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Charities in 2021 – Do What is Essential and Make the Tough Decisions

04 February 2021

There has been a noticeable lack of media articles on “New Year's Resolutions” for 2021 and I’m not surprised. We usually issue an update to our charity clients in the early new year with suggestions of great plans and strategies that might be considered for the year ahead. 2021 is different and no-one would thank us for circulating proposed bright and shiny resolutions to our charity clients.

Trial and tribulation

Most of our charity clients are facing into 2021 still exhausted by 2020. All of our charity clients in the healthcare and broader provision of services sectors continue to be under immense daily pressure to deliver the charitable service they were established to provide and are doing so in extremely demanding and difficult circumstances. Our fundraising charity clients have experienced a dramatic fall in income and unless able to diversify into the digital world, are facing tough questions regarding their ability to continue. 

Four helpful recommendations for your charity

The following reminders and recommendations will hopefully help you to navigate the various pitfalls as 2021 unfolds:

  1. Contact

We are here to help. Pick up the phone and share your concerns with us. Our specialist lawyers assist all types of charities on a daily basis, so there is little we have not encountered. Either Niamh Callaghan or Alice Murphy are available and happy to take your call.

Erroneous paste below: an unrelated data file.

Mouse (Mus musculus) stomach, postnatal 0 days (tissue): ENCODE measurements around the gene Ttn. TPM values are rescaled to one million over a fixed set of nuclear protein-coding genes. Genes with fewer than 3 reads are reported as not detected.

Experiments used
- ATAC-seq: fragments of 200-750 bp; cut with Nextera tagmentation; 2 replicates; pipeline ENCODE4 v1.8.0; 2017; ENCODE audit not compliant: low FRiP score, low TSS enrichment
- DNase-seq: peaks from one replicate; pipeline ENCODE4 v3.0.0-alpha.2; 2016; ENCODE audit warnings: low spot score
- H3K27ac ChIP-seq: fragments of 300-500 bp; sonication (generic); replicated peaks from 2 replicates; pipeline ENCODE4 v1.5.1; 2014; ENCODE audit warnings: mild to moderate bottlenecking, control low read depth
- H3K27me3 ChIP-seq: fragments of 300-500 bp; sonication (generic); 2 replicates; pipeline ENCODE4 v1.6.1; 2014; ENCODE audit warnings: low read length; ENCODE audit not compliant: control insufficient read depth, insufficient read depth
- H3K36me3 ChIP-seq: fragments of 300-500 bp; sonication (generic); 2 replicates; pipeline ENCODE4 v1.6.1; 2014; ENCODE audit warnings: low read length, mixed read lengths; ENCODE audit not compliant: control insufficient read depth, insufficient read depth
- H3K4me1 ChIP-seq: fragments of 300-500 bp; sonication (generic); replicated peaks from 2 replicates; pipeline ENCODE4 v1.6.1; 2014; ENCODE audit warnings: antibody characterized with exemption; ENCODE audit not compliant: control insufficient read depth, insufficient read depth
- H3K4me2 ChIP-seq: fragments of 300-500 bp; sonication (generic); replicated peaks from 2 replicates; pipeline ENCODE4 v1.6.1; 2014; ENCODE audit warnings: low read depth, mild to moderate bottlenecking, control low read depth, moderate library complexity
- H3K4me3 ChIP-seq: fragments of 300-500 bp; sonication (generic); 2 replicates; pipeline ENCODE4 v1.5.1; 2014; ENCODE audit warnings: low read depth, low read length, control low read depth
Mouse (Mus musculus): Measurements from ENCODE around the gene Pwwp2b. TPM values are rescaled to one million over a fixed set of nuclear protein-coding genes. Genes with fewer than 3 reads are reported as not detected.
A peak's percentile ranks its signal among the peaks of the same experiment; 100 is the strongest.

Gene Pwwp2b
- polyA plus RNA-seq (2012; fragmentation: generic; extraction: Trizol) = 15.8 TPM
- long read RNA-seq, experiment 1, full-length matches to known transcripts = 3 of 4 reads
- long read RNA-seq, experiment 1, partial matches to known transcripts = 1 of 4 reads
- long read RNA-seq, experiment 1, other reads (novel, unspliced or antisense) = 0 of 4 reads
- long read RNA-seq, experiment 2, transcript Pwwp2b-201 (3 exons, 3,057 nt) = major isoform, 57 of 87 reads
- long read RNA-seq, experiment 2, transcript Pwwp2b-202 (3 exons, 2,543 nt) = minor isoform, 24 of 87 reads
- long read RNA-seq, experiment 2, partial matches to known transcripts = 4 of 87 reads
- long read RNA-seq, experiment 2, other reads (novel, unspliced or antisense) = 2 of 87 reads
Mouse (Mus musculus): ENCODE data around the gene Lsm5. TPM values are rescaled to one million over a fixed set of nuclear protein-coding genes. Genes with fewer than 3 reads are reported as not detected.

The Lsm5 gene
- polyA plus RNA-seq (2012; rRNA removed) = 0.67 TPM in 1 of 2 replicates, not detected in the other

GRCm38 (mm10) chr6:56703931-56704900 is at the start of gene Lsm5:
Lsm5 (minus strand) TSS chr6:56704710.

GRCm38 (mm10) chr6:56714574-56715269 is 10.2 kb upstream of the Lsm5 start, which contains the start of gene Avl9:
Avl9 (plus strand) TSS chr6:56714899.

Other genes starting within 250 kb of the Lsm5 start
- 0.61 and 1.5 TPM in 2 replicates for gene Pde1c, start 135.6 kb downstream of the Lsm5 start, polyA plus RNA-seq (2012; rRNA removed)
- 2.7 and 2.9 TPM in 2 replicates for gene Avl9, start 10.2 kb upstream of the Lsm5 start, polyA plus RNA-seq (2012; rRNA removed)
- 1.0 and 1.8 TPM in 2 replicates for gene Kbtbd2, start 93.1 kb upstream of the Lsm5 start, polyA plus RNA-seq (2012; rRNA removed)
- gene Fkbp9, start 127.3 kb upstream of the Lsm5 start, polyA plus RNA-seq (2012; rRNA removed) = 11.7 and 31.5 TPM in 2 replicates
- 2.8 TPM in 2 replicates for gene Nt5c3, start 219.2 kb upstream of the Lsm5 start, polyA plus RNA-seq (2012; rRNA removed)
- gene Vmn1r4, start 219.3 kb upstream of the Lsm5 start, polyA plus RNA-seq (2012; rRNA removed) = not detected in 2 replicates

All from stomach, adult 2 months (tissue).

1. Do what is essential

At a minimum, it is essential that, in the middle of the current difficulties, your charity continues to comply with and meet all of its legal obligations. Very often these statutory obligations are easily achieved. However, if not attended to, lapses in compliance can lead to sanction against the charity and/or the charity trustees, which must be avoided. By way of assistance, our Charities Compliance Guide will provide you with an overview of what filings are required annually for charitable companies and also for other legal forms of charity. If you need any help in complying with these legal obligations, please contact us – it is important not to let them slip.

  1. Time well spent

The Charities Regulatory Authority Governance Code is now in force, imposing uniform standards of good governance across the charities sector. If your charity has not yet taken steps to comply with the Code, it is essential that you do so in advance of having to confirm compliance in your 2021 annual report to the CRA. This is another form of compliance that you should not miss. Some may think that adoption of the Code is superfluous when surrounded by huge demand to deliver services where income has been decimated. However, adopting the Code is another requirement that is within the control of your charity and will assist your charity in the tough decision-making in the weeks and months ahead. For those charities that have not yet adopted the Code, the following is some brief background and a suggestion of how our Charity Law & Not-for-Profit team can assist:

  • The Code sets out six core principles for charity trustees to apply in the governance of their charities. Since these are very high level principles, the Code brings them to life by setting out between 32 and 49 specific Standards to be met. Charities need to demonstrate compliance for 2020 by completing a detailed form called the Compliance Record Form, with an accompanying suite of evidence documents. Charity Boards are then required to formally adopt the Code at a Board meeting.